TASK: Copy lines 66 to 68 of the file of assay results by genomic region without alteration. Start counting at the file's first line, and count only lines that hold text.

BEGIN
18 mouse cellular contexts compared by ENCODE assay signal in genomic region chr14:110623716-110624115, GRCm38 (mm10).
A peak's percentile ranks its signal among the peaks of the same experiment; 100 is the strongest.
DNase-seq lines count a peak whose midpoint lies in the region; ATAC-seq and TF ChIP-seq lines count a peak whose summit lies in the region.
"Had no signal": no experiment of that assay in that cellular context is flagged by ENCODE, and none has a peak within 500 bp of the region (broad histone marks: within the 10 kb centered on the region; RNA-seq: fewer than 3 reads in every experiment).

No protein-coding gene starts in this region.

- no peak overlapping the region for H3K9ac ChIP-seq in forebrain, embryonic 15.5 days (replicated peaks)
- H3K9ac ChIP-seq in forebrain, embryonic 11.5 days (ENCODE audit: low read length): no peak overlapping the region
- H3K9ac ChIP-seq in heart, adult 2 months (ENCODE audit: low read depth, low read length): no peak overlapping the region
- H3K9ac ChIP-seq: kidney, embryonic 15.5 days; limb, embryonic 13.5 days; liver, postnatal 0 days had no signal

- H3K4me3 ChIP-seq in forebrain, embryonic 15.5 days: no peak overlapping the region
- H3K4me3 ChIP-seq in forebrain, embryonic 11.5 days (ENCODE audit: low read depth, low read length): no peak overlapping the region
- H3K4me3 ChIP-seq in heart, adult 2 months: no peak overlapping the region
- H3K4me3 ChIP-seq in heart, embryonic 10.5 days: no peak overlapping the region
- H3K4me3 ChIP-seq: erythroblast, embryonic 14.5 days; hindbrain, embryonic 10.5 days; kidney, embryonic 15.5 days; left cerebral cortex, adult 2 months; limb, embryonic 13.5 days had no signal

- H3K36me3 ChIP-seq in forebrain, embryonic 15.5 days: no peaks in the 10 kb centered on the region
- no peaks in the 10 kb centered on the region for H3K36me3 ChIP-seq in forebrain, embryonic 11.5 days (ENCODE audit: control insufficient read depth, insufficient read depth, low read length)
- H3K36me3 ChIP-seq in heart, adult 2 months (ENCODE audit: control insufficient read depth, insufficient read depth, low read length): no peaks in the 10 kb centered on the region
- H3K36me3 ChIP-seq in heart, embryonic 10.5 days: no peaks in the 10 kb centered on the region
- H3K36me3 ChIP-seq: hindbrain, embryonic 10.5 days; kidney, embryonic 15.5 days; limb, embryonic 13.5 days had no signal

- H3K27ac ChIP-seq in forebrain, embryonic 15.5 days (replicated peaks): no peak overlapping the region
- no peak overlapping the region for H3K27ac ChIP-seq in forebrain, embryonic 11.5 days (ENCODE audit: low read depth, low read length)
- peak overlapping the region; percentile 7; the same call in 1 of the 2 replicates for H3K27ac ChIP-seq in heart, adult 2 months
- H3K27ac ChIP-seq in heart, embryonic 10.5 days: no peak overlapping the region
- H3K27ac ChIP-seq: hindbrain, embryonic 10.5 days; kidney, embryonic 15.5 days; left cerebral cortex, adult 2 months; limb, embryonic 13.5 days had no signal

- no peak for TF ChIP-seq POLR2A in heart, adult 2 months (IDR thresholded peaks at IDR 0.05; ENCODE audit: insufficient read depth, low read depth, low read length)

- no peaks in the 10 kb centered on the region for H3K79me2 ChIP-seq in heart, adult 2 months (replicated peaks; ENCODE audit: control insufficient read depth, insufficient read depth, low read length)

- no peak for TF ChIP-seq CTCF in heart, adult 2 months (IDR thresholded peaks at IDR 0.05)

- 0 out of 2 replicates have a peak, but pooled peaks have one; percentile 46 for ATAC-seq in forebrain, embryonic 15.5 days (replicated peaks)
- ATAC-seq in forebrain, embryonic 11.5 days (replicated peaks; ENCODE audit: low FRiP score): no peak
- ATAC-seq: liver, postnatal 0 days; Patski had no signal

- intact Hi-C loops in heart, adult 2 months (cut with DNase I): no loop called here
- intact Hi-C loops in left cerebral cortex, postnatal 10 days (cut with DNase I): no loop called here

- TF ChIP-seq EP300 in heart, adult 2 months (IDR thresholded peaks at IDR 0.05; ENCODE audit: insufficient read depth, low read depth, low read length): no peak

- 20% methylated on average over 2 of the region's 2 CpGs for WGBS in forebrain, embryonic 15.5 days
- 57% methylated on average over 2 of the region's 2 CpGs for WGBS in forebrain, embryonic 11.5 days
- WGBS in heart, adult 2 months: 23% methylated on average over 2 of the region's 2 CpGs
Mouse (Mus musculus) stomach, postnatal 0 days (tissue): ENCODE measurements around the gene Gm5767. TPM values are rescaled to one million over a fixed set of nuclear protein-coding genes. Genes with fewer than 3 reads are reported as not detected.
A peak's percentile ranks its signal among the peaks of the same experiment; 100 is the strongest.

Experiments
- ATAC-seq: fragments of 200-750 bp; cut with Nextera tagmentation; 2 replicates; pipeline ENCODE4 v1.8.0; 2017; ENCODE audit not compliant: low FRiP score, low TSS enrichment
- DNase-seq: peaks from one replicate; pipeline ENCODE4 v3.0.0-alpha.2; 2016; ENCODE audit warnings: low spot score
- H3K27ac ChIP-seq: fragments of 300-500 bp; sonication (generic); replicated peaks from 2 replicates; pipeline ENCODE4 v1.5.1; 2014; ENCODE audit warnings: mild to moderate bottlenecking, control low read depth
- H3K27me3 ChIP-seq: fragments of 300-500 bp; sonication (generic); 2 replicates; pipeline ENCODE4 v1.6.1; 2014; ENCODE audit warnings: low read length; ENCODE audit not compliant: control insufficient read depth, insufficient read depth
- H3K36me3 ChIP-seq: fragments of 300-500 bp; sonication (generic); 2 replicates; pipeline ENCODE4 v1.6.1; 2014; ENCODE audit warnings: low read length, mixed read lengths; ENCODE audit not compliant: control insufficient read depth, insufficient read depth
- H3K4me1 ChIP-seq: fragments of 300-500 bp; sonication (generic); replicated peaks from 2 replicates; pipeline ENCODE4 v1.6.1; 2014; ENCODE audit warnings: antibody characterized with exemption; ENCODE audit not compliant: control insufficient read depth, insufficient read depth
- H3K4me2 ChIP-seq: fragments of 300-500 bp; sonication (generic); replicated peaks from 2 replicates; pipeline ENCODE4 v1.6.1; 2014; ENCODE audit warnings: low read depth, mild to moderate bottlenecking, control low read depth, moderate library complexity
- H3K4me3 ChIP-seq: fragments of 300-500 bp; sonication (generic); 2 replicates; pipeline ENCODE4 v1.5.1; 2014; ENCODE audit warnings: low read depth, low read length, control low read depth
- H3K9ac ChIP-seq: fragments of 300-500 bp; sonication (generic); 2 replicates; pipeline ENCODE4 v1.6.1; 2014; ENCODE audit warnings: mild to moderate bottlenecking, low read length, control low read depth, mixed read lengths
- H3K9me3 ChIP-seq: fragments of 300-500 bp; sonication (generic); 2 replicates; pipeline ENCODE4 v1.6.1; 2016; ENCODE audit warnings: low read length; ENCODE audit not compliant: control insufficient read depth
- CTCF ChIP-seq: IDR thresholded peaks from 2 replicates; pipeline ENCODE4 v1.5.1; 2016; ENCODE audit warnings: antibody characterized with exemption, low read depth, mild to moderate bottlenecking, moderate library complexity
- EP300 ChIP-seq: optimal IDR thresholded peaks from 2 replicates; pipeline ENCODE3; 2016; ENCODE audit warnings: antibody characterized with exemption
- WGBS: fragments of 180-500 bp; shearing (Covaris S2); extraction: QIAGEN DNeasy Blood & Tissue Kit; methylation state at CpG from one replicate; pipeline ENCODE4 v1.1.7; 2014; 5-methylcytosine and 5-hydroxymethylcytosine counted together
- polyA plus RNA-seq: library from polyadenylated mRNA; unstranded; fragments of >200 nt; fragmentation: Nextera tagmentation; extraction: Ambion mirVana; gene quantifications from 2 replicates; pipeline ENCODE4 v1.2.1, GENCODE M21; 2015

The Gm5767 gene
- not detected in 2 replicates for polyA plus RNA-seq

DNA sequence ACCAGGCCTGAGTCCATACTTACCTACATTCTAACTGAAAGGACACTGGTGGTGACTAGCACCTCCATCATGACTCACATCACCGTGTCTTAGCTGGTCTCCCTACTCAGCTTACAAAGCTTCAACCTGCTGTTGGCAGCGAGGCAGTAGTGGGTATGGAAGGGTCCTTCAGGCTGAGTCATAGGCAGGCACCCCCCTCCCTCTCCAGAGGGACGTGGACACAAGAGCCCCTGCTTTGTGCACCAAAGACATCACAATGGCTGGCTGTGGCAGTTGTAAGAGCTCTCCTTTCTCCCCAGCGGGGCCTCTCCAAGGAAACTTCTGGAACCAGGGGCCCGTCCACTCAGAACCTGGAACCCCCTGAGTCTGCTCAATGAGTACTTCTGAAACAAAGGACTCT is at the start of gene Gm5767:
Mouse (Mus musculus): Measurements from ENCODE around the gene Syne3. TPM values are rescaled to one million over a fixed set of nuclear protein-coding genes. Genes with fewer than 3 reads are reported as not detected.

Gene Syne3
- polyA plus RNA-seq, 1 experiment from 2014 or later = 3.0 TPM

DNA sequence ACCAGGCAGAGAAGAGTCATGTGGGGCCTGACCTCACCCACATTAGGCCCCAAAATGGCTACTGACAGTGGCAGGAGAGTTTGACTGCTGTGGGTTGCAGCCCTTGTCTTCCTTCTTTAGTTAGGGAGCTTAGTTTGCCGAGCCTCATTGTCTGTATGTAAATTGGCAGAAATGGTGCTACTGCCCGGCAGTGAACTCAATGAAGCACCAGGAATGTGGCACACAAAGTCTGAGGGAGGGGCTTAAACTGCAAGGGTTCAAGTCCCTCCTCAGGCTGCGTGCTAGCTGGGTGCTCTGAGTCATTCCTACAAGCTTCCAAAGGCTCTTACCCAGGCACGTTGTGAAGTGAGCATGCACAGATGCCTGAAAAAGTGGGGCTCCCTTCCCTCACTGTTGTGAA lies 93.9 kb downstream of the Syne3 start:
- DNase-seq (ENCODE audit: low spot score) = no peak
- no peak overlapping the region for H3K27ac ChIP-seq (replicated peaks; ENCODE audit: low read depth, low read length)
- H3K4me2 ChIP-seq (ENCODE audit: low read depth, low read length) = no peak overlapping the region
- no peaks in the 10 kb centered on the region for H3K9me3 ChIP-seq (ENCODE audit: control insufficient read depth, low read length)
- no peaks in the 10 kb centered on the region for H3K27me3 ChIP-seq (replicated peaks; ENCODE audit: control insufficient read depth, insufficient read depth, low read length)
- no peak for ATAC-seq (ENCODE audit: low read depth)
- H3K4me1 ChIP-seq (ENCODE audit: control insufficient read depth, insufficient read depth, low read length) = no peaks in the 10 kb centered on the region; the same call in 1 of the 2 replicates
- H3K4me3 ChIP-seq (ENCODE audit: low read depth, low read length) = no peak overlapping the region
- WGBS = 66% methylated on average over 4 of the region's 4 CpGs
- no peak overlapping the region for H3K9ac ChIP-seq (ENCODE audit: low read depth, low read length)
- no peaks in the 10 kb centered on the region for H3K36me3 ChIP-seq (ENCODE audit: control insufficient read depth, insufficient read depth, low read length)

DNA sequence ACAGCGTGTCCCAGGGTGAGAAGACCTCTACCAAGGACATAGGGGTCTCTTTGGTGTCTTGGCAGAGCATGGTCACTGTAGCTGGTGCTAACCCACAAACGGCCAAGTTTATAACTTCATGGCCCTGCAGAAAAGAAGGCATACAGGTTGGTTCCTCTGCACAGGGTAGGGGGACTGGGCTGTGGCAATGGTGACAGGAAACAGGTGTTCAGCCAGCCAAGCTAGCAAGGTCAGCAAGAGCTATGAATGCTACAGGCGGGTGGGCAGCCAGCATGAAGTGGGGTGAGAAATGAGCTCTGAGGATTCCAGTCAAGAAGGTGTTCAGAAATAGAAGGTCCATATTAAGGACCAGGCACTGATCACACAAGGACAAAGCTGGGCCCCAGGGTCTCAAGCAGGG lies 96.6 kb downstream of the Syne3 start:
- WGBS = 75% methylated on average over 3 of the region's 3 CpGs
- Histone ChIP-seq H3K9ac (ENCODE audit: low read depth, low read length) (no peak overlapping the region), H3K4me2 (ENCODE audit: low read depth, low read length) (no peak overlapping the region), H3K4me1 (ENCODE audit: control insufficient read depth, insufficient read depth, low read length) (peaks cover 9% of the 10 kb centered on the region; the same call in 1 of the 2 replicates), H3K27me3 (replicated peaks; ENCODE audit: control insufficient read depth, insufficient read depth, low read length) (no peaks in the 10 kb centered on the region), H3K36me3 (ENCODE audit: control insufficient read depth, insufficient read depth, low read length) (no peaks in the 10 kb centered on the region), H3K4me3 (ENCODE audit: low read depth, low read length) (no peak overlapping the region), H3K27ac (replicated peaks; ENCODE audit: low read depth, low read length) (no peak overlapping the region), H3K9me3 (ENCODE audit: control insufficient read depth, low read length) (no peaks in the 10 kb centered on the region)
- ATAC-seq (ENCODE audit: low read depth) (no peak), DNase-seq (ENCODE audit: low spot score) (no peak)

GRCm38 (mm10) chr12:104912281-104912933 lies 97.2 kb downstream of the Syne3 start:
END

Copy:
- no peak for ATAC-seq (ENCODE audit: low read depth)
- H3K4me1 ChIP-seq (ENCODE audit: control insufficient read depth, insufficient read depth, low read length) = no peaks in the 10 kb centered on the region; the same call in 1 of the 2 replicates
- H3K4me3 ChIP-seq (ENCODE audit: low read depth, low read length) = no peak overlapping the region